Leon Gorman remembered for leading L.L. Bean to business success
A look back at some of the accomplishments by the longtime president of the outdoor apparel retailer.
Leon A. Gorman, former president of beloved Maine retailer L.L. Bean, died Thursday in his home in Yarmouth, Maine. Mr. Gorman, grandson of store founder Leon Leonwood Bean, is credited with turning the modest outdoor catalog company into a billion-dollar business.
After graduating from Bowdoin College and spending four years in the Navy, Mr. Gorman joined the family business in 1961. In 1967, he became president, taking over after the death of his grandfather.
Mr. Bean founded the company in 1912 in Freeport, Maine, as a way to sell his iconic hunting boot. A giant version of the boot, 16 feet tall, adorns the entrance to the company’s flagship store in Freeport.
As president, Mr. Gorman modernized and grew the business internationally. He became chairman of the board in 2001, relinquishing daily responsibilities to current president and chief executive Christopher J. McCormick, the first non-family member to run the company. Mr. Gorman retired from L.L. Bean as chairman emeritus in 2013.
Like his grandfather, Mr. Gorman was an avid outdoorsman, having hiked, biked, and fished nature’s attractions around the globe. One notable trip was on Earth Day in 1990, when he joined a team of climbers from Russia, China, and the United States to ascend the world’s tallest peak, Mt. Everest.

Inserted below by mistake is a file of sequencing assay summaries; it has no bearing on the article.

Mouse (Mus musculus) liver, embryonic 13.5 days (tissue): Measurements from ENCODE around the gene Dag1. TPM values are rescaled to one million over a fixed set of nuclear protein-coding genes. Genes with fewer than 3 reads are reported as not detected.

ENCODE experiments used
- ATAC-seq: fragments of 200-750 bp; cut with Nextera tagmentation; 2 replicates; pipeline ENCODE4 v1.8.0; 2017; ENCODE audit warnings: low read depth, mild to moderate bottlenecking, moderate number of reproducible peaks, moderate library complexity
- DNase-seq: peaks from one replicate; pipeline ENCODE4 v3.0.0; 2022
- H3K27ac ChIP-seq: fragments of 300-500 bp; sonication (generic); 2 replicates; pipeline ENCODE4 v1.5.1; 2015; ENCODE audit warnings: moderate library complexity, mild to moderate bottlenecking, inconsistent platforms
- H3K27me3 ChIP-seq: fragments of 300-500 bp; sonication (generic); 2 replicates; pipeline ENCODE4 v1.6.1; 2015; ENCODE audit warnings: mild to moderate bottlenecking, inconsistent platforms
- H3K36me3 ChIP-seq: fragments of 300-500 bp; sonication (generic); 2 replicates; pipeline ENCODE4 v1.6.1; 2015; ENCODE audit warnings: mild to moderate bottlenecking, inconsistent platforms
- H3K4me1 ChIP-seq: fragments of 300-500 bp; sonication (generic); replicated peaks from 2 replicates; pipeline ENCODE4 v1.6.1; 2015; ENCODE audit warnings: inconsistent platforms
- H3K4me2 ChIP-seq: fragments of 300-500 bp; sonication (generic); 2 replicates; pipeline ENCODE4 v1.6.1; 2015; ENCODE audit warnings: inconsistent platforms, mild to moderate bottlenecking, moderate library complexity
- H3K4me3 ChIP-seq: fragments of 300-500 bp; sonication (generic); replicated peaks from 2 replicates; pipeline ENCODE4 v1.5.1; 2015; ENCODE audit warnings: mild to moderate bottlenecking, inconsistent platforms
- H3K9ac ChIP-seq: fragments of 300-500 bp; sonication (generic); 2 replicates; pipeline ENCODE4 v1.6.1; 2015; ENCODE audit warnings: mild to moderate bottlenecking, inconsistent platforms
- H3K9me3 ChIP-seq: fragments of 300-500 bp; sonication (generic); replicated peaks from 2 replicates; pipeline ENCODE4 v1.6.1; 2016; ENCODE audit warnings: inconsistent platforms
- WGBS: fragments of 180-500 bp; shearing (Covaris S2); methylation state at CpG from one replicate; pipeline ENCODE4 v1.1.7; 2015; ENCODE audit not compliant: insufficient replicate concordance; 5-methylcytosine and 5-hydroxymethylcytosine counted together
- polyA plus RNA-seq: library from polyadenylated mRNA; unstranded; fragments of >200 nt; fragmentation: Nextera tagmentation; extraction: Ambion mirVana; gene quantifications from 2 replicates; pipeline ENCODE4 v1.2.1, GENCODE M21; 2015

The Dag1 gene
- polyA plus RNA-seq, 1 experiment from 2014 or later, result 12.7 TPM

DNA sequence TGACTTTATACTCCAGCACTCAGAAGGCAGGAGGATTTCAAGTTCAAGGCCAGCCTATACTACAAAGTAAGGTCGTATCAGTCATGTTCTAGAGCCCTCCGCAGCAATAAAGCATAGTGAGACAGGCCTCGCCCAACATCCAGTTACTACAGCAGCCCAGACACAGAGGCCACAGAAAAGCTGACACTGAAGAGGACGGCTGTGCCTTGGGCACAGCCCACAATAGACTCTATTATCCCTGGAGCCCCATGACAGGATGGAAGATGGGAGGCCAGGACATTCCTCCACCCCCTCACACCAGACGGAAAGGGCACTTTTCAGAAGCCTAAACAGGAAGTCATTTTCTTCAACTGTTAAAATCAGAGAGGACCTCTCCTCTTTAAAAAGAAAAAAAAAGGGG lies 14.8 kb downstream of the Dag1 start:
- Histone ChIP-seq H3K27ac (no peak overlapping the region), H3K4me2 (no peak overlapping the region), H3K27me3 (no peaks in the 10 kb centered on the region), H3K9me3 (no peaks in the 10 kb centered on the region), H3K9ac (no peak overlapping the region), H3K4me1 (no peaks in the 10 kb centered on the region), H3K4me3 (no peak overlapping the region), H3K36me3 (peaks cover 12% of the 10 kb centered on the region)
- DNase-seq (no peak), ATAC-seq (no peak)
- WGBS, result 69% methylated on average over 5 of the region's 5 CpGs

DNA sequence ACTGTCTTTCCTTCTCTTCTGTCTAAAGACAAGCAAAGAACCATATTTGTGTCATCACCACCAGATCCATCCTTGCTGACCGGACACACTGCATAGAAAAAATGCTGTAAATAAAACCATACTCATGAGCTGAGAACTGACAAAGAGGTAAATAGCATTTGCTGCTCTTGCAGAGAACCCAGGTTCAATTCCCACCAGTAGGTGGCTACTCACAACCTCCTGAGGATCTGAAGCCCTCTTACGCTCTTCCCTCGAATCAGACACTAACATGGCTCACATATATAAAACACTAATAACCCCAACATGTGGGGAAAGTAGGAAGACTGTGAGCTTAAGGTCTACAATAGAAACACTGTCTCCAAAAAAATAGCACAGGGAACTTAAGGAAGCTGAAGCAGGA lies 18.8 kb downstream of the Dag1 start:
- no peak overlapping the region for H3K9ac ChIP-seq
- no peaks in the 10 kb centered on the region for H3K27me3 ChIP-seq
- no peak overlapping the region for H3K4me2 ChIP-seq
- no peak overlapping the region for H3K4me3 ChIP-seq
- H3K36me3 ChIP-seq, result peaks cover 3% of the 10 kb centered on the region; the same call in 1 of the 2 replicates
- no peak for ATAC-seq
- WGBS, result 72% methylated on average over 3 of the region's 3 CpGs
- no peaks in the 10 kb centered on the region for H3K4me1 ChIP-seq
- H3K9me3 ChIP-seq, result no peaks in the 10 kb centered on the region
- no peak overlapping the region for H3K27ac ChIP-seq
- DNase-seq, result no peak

The expedition was called a “peace climb,” led by Jim Whittaker, the first American to have decades earlier reached Everest’s summit. It was organized to draw environmental awareness and clean trash left by hikers on the mountain, bolstered by a $100,000 donation from L.L. Bean.
A passion for preserving the outdoors has informed company culture for decades. In the last 10 years, the retailer has given away $26 million to national conservation efforts. Personally, Mr. Gorman donated $6 million to groups that included the National Park Foundation and the Appalachian Trail Conservancy, according to The New York Times.
“Without Leon, Maine wouldn’t be the place it is today environmentally and economically,” Lisa Pohlmann, executive director of the Natural Resources Council of Maine, told the Times.
When he became president, L.L. Bean had one store. Today, the family-owned business – one of Maine’s largest employers – has 47 stores outside of Maine, including 21 in Japan, and employs 4,500 people. And the century-old signature boot remains highly desirable among fisherman and urban dwellers alike. Demand was so high last winter, it sold out for weeks.